This at last is bone of my bones
and flesh of my flesh;
she shall be called Woman,
because she was taken out of Man.
Proverbs is a book of kingly training, written by King Solomon for his son to learn to rule justly. Throughout the book, Wisdom is personified as a woman. In chapter one, Wisdom is a woman that cries aloud in the street, calling the simple to turn to her that she might pour out her spirit on them. In chapter eight, she again cries out to the simple. It is by her that kings reign, and it is with her that God established the heavens and earth. She is contrasted with the woman Folly in chapter nine. She calls the simple to sit at table and share a meal of bread and wine and receive life. But Folly entices men to seek stolen water and bread, which is sexual immorality and idolatry. Throughout the book, she is described as more precious than jewels, a tree of life, a guardian, one who bestows riches and honor. She is contrasted with the foreign woman, the adulteress, whose way seems pleasant but ends in destruction.
In chapter 31, she is a virtuous woman, a glorious bride. Peter Leithart points out that this conclusion to the book is written as an acrostic poem, where each verse begins with a successive letter in the Hebrew alphabet. It has many elements in common with heroic poetry found elsewhere in scripture, like the Song of Deborah in Judges 5 and the women’s songs for Saul and David. The woman is praised for her strength. It uses various terms that are often used in battle accounts: “gain” in verse 11 is the same word translated elsewhere as “spoil” or “plunder”; “food” in v. 15 is literally “prey”; “ascend” in v. 29; and “stretches out a hand” in v. 19. The woman laughs like a victorious king or warrior and she “girds herself with strength” as if going out to battle.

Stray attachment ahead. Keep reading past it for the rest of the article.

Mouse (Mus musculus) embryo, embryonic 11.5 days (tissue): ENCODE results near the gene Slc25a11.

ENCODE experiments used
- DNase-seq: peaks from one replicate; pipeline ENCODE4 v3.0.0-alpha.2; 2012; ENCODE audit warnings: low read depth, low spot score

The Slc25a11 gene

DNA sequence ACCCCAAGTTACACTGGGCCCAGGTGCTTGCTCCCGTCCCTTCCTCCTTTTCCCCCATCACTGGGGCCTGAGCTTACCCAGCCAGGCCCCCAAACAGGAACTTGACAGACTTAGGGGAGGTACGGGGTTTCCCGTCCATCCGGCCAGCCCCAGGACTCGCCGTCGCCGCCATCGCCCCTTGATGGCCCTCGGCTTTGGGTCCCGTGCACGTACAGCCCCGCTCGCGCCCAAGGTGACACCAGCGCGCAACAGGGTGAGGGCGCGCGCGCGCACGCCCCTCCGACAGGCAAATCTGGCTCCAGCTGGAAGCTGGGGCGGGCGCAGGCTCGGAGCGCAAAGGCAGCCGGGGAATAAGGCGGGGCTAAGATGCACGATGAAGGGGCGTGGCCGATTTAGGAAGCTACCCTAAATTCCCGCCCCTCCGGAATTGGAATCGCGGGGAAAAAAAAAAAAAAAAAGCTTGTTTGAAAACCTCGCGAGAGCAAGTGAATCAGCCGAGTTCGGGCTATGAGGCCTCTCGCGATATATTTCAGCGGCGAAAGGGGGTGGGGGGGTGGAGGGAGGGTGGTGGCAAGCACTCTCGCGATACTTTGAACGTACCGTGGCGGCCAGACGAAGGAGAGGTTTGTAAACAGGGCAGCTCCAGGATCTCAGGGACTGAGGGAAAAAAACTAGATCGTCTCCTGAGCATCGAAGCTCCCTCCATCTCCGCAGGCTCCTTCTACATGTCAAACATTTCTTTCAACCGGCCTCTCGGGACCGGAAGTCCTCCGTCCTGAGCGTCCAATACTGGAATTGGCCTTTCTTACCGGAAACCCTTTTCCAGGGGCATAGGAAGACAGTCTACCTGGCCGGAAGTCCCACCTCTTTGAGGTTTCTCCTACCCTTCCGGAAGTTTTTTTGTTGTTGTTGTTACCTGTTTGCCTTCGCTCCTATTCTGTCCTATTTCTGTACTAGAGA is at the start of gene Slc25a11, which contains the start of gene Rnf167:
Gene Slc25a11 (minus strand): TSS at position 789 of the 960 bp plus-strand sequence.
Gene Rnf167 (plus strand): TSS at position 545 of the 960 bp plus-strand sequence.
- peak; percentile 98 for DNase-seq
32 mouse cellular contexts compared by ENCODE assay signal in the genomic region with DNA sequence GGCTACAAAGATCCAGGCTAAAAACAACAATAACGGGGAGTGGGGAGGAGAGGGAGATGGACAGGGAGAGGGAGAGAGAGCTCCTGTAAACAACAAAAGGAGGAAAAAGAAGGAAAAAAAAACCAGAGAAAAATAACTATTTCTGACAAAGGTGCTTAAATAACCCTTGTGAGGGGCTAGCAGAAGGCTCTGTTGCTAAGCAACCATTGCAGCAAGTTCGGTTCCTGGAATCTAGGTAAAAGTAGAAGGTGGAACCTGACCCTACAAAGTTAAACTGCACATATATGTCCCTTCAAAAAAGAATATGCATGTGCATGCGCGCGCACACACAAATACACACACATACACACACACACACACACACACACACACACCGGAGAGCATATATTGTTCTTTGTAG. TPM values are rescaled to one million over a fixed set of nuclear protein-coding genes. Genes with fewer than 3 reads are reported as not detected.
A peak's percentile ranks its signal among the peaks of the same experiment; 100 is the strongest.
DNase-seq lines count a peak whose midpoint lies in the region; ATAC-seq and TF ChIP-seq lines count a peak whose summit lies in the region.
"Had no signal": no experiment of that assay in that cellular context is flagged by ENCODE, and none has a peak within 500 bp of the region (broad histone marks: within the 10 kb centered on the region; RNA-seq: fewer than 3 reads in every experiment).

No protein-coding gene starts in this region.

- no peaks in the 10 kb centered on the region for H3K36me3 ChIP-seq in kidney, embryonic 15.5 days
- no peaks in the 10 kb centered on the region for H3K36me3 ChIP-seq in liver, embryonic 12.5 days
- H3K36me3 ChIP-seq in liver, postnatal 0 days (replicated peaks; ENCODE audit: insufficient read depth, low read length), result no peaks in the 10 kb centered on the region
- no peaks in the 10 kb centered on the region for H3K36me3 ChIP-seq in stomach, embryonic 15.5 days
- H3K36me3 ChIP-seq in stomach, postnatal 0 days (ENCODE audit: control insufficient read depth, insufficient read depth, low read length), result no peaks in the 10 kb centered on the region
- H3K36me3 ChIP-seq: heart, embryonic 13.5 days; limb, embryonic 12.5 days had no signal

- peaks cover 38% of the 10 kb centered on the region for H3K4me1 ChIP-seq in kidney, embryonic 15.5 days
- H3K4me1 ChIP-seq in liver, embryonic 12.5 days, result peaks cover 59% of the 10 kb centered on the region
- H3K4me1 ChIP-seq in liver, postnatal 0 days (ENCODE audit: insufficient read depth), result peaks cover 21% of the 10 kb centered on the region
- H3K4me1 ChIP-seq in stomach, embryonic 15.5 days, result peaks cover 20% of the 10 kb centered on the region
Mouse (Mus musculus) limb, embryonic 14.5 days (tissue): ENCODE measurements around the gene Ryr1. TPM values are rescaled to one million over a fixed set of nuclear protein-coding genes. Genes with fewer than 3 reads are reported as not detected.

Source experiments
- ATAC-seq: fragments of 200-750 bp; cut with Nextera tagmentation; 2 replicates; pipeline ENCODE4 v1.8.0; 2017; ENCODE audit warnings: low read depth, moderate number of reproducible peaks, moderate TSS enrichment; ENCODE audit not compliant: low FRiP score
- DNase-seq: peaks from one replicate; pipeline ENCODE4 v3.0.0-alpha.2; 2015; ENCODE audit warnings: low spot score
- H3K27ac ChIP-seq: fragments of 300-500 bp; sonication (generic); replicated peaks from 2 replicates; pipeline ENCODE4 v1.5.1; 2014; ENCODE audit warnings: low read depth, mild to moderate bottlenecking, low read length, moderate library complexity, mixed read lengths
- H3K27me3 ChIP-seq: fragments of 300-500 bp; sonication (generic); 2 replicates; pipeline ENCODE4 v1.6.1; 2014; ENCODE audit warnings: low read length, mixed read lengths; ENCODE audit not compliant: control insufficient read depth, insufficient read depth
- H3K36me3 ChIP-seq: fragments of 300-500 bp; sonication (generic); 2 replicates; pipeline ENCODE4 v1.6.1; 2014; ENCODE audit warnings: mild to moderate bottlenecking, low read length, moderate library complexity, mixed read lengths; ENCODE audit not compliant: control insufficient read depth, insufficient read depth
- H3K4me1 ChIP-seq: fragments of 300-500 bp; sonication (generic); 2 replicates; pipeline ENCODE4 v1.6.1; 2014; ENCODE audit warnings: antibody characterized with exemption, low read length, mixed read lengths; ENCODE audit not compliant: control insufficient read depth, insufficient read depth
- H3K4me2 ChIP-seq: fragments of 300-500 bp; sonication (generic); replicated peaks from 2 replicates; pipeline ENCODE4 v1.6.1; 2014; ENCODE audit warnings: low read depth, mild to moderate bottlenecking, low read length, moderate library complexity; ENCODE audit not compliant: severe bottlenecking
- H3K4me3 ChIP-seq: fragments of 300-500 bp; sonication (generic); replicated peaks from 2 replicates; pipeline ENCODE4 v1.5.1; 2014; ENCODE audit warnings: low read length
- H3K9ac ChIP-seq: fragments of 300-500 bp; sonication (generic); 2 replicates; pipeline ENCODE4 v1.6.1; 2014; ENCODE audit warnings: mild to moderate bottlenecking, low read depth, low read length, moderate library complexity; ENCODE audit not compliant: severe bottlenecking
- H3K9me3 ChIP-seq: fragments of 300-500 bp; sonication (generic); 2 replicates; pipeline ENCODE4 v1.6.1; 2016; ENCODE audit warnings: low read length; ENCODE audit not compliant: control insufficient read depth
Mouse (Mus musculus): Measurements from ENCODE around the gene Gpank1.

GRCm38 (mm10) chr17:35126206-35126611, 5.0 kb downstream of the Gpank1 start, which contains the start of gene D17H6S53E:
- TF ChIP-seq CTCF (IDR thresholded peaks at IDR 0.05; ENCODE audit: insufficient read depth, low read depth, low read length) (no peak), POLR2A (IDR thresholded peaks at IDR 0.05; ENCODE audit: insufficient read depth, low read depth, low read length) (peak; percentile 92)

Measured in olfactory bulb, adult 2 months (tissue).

He goes on to say, “Two conclusions may be drawn from these connections: First, the woman’s work is domestic, economic, craft-work, and yet the poem celebrates it in heroic terms. A heroic poem for someone engaged in domestic labor is remarkable in the ancient world, and shows something of how God regards the work of women. The great battle of the world is between the seed of the serpent and the seed of the woman – not the seed of the man! In their care for their households, wise women are on the front lines of God’s holy war. Second, …the emphasis throughout the poem is on action and strength, not on beauty. In fact, the poem ends debunking beauty by stressing its impermanence. Of course, Scripture also includes the Song of Songs, and that too is wisdom literature. But the emphasis here is on the glory and beauty of the woman’s strength, productivity, wisdom, and prudence. Those don’t fade.”
It is with this in mind that we approach with humility New Testament passages like 1 Peter 3 or Ephesians 5. Because the Proverbs 31 woman is simultaneously a model for wives and a picture of the church, we can see that marriage is an amazing reflection of the relationship between Christ and the church. It goes back to the garden, the blessed union of the first man and woman, which Paul says is a great mystery that refers to Christ and the church. A rightly ordered marriage, with the husband the strong, godly head and the wife the strong, glorious helper, glorifies God because it reflects Him and testifies to the world who He is. Peter says that even wives who live with meathead husbands can win them over without a word by their respectful and pure conduct. Again, he makes it clear that this is not a matter of rank or class, but wives are fellow heirs of the grace of life and are to be honored.